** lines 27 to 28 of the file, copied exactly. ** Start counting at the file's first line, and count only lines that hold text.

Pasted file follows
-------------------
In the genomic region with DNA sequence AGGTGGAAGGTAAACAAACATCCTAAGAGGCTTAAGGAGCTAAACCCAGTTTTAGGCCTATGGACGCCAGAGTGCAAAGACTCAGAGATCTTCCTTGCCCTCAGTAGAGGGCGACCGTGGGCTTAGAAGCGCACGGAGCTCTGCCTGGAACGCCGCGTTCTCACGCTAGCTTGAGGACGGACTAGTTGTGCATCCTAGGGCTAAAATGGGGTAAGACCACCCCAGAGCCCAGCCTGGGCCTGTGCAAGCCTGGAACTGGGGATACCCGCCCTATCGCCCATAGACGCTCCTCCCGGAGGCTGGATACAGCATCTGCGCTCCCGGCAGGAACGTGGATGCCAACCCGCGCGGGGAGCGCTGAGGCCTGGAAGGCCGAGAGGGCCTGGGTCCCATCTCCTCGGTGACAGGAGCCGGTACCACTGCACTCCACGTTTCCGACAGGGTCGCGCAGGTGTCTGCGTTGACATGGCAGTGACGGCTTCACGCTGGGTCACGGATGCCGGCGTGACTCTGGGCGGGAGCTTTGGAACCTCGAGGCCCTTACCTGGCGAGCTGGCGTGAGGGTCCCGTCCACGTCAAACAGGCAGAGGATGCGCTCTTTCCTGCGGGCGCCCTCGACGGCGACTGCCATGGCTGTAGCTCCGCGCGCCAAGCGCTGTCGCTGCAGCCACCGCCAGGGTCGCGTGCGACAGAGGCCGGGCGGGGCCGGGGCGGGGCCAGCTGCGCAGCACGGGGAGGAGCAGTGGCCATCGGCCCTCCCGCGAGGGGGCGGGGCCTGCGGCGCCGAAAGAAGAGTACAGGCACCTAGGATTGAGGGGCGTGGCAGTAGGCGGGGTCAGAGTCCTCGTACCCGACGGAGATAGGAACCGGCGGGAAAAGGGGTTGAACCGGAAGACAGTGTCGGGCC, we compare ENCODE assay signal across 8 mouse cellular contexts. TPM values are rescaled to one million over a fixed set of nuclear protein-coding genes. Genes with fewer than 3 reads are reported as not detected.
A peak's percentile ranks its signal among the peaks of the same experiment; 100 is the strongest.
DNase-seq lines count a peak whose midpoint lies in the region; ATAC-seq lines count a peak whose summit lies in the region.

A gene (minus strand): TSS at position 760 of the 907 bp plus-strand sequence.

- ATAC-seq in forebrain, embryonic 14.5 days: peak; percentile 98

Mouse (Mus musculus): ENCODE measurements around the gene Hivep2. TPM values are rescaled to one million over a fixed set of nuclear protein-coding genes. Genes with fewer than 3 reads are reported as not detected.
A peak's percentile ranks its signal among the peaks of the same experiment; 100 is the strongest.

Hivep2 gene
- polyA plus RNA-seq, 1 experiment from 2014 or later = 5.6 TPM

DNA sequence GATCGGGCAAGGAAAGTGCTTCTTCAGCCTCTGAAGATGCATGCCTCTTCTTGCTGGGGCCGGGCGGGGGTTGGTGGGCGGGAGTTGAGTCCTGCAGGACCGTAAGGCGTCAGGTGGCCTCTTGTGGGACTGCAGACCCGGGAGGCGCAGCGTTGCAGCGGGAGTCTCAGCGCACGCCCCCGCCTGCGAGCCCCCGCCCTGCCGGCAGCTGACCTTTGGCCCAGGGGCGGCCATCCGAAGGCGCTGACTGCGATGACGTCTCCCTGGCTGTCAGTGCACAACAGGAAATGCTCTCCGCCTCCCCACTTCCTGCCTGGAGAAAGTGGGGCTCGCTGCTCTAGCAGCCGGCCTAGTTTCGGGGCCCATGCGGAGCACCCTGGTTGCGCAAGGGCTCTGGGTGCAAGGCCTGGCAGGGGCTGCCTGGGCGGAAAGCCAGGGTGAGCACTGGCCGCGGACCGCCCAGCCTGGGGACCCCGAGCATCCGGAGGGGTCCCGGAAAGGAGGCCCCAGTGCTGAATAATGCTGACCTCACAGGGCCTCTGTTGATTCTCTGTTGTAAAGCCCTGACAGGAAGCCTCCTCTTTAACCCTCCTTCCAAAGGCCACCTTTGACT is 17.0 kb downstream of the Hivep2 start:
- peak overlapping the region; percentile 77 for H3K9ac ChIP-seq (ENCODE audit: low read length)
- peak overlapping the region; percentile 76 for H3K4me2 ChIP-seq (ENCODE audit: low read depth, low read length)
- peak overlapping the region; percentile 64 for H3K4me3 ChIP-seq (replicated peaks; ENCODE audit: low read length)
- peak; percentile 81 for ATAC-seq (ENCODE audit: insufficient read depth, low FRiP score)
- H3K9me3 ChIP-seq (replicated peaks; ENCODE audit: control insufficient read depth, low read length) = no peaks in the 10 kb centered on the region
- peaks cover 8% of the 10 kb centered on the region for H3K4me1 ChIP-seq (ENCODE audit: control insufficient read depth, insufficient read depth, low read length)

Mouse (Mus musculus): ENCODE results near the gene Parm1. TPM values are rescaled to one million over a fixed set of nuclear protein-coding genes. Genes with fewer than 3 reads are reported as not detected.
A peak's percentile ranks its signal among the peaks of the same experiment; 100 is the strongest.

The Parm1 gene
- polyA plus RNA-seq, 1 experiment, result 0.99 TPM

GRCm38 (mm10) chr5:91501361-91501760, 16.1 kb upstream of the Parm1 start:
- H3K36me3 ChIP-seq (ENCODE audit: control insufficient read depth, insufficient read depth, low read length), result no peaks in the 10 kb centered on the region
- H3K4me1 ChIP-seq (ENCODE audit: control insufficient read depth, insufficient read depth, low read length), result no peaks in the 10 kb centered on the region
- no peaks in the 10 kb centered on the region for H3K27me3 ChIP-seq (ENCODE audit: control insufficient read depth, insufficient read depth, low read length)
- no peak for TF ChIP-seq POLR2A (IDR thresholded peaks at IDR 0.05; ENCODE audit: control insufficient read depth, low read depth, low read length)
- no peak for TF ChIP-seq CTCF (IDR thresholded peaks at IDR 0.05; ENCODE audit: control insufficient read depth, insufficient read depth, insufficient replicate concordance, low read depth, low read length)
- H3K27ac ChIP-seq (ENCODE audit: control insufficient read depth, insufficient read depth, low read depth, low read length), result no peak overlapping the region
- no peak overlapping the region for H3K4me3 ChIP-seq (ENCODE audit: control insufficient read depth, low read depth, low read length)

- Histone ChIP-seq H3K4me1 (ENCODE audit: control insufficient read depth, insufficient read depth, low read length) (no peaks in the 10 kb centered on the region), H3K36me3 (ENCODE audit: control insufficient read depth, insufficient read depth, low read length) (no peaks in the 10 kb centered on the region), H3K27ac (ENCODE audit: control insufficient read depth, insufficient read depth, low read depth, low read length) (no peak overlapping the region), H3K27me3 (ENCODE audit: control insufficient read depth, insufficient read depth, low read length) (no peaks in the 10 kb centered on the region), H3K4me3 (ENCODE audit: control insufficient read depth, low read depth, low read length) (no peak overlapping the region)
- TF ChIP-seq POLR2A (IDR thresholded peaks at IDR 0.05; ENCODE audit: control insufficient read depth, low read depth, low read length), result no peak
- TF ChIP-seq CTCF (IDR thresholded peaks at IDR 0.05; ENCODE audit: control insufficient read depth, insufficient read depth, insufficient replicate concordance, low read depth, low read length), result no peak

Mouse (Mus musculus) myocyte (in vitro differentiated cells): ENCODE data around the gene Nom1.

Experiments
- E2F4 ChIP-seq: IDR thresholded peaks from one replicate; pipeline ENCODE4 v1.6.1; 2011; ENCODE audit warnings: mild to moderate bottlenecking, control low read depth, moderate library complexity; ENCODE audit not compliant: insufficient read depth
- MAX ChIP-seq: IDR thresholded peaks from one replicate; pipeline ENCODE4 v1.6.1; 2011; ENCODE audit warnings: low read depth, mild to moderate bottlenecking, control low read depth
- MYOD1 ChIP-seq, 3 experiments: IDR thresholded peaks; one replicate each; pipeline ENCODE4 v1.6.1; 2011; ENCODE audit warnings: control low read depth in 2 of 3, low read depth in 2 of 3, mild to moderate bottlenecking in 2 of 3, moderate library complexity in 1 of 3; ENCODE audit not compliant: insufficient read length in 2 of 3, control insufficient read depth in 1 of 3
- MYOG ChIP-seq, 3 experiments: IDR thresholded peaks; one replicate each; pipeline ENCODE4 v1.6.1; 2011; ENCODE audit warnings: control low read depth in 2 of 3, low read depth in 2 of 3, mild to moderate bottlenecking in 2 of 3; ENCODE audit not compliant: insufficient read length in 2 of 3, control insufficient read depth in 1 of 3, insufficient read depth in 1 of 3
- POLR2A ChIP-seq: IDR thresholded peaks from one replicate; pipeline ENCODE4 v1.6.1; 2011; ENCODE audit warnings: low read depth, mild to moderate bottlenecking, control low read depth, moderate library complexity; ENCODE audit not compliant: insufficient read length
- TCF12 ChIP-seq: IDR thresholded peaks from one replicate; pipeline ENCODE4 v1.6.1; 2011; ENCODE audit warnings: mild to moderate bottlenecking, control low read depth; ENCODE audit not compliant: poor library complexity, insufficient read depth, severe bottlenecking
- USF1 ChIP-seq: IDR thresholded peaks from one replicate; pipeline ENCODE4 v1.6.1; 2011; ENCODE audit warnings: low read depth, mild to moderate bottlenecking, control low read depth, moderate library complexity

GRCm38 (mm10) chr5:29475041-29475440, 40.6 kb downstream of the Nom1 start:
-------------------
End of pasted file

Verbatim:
- H3K27ac ChIP-seq (ENCODE audit: control insufficient read depth, insufficient read depth, low read depth, low read length), result no peak overlapping the region
- no peak overlapping the region for H3K4me3 ChIP-seq (ENCODE audit: control insufficient read depth, low read depth, low read length)